Flawed is the first installment in Cecelia Ahern's young-adult dystopian series titled: Flawed. Based on what I know about Ms. Ahern's writing career, her specialty is women's fiction and she's pretty good at it! So obviously I was super excited to read her approach to what is quickly become a very tired genre. Unfortunately, I didn't think Ms. Ahern brought anything original to the table in terms of plot or execution which made me sooo disappointed. However, Flawed offers a theme that will surely resonate heavily with the targeted audience. Ms. Ahern did a good job acknowledging the stress of living in a society where perfection is a constant expectation and imperfections are forever shamed. For this, I added a star to a reading experience that I didn't personally care for. Even though I won't be continuing Ms. Ahern's YA journey with her, I would recommend it to age-appropriate readers who enjoy various dystopian themes.

My favorite quote:
"I've learned that people aren't cruel. Most people aren't, anyway,... but people are strong on self-preservation. And if something doesn't directly affect them, they don't get involved."

I'll wait to rate this one. I want to one-star it but let me calm down and process some positives about it to be fair. Right now I'm just so disappointed. I'm sure Ahern must have had a personal reason to stray from her women's fiction path but I'm not taking any more YA trips to dystopia-town with her.


“A truth that's told with bad intent
Beats all the lies you can invent.”

----William Blake

Cecelia Ahern, the international best-selling author, pens her new YA book, Flawed which marks as the first book in the new YA dystopian series by the same name. Now the regular Ahern fans might have mixed feelings about this book, where the regular YA dystopian lovers might just love this book. The book unfolds the story of a high school teenager who is perfect in every possible way, but soon her perfection is challenged between right logic and wrong rules and little did miss perfect knew that her dreams would get shattered with her gesture of humanity.

Celestine North lives a perfect life. She’s a model daughter and sister, she’s well-liked by her classmates and teachers, and she’s dating the impossibly charming Art Crevan.

But then Celestine encounters a situation in which she makes an instinctive decision. She breaks a rule and now faces life-changing repercussions. She could be imprisoned. She could be branded. She could be found FLAWED.

In this stunning novel, bestselling author Cecelia Ahern depicts a society in which perfection is paramount and mistakes are punished. And where one young woman decides to take a stand that could cost her everything.

This is the story of Celestine North who lives a perfectly flawless life with her parents and her younger brother and always abides by the rules, set up upon by The Guild when the government failed to bring upon peace among its citizens, unlike her unruly and smart-mouthed younger sister. Celestine has nothing to worry about, with glowing dreams of being a mathematician along with her perfect boyfriend, Art, who happens to be the son of Judge Crevan who is the leader of The Guild. But one small mistake lands her up face-to-face with Judge Crevan in the courtroom, who will judge whether her mistake is forgivable or punishable, resulting which she might be branded as "FLAWED".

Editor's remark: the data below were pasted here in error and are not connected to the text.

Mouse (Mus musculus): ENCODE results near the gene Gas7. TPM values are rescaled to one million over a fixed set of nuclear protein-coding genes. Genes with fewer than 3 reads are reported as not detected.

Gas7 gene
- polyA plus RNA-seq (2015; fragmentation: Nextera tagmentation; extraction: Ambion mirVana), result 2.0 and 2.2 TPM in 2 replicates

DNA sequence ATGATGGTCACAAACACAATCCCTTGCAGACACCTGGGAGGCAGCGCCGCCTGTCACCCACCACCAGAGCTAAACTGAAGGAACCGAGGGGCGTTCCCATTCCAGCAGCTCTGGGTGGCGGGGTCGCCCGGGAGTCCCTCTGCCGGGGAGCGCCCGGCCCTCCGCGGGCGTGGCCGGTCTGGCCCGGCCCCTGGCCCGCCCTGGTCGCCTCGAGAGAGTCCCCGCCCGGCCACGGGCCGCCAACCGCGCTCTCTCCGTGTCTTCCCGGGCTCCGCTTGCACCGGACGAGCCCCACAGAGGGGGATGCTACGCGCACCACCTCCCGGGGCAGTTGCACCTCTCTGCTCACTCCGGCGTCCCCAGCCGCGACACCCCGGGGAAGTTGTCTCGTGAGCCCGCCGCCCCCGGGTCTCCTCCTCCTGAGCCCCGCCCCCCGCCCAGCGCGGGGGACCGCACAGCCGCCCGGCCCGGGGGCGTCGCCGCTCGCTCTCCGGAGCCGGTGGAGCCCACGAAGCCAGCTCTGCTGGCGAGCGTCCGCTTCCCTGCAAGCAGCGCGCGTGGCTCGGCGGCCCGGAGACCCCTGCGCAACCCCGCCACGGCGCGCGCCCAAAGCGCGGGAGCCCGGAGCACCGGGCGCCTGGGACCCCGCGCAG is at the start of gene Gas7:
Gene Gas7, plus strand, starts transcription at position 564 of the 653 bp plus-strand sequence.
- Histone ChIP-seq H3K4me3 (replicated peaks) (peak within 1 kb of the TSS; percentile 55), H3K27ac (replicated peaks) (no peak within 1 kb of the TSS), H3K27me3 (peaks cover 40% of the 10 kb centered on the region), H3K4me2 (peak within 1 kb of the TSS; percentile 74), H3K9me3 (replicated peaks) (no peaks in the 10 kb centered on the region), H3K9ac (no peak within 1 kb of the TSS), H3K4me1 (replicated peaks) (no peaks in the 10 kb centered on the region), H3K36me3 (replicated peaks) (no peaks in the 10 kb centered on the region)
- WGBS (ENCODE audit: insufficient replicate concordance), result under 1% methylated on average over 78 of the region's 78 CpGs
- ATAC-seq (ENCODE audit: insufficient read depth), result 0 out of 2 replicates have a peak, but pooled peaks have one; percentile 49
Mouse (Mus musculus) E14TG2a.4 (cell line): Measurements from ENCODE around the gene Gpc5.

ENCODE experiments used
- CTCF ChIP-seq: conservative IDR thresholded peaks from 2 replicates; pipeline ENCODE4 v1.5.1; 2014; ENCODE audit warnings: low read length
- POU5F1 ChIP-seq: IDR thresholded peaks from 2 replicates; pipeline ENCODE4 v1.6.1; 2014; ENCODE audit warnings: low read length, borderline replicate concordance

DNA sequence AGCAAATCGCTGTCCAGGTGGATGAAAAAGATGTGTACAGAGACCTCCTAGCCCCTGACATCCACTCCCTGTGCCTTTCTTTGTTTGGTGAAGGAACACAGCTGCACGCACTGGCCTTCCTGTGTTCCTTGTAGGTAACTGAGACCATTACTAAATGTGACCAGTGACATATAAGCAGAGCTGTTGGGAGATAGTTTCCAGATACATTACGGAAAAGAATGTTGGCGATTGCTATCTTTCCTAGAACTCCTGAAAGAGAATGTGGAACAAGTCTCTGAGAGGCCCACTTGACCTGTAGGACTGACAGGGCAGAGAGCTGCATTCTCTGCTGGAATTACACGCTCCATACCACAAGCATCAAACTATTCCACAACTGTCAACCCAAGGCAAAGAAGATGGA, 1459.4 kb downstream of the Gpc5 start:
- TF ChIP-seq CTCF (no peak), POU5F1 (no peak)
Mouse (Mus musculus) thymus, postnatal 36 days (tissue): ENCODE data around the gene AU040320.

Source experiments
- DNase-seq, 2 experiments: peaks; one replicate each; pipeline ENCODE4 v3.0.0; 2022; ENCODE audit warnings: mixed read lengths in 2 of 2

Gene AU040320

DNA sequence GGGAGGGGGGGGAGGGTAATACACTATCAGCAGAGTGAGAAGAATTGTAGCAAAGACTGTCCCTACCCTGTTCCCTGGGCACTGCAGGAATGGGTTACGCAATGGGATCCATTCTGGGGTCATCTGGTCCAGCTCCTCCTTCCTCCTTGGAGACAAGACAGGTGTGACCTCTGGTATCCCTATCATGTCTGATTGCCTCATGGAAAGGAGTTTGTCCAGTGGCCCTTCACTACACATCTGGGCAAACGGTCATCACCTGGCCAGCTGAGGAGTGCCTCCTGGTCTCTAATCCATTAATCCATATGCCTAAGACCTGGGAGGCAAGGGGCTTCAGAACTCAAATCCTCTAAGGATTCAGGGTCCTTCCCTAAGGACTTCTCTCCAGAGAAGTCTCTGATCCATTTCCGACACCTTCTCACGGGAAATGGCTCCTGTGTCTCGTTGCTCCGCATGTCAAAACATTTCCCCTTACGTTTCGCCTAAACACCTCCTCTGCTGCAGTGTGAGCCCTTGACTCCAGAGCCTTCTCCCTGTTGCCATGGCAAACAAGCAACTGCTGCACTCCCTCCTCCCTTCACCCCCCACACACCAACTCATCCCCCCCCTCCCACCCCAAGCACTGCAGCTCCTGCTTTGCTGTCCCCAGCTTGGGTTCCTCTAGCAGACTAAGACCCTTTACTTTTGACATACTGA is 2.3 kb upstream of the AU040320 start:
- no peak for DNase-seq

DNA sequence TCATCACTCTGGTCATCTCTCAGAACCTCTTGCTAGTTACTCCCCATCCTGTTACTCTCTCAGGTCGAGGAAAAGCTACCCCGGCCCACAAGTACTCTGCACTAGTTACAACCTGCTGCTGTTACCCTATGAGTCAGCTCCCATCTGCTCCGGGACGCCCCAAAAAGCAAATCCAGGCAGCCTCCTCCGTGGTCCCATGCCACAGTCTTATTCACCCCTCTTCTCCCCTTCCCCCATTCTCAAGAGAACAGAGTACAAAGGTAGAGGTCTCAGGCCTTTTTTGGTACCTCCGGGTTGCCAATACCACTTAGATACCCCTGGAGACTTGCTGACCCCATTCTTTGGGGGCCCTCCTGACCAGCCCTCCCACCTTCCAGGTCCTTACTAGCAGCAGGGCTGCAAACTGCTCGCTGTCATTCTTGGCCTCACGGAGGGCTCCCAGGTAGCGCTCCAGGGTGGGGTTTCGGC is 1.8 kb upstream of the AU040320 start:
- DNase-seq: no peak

The Guild- people's body, has only one rule, you will be branded as"FLAWED", if you make ethical or moral mistakes in the society.

The author's writing is excellent and flawless, unlike the title of the book! The narrative is enchanting that kept me glued to the heart of the story. The scenes are written with lots of description and it feels like the scenes are unrolling right in front of my eyes and the POV of Celestine put me into her shoes that let me peek inside her perfect mind. The pacing is really fast as the story is paced with thrilling events and complicated challenges.

The author's way of world building is done diligently. From the first page with Celestine's POV, the author unwraps the conditions and make and build of this dystopian yet realistic world bit-by-bit, thus almost halfway through the book, I felt like I know the world of Celestine by the back of my hand. And when Celestine is thrown into life-changing challenge, the drawbacks and the flaws in the whole system comes to light, thus making me enrage with anger against some of the characters.

PS: All the way while reading I was feeling like I'm in a different version of Divergent, where Tris and Celestine are mostly alike and are thrown into the same challenge of their true identity of being the poster girl for both the sides.

The main character is strongly developed and felt a bit unrealistic as teenagers like her do not exist anymore, someone who is perfect beyond imagination. Celestine North is perfect in everything she puts her hands and mind into. At times, her way too perfect attitude annoyed me. Art is the guy who is facing issues due to his mother's death and adores Celestine more than his heart and their cheesy romance with talks of future and all makes the story sweet. The supporting cast is quite well-developed and the author holds a strong grip on their psychological aspects all through out the story.

Overall, this is an intriguing as well as captivating story which will make the readers anticipate till the very end. And as for me, I simply adored this book and am looking forward in reading the next book in the series.

Verdict: A delightful YA dystopian that you need to look out for.

Courtesy: Thanks to the publishers from Harper Collins India for giving me an opportunity to read and review this book.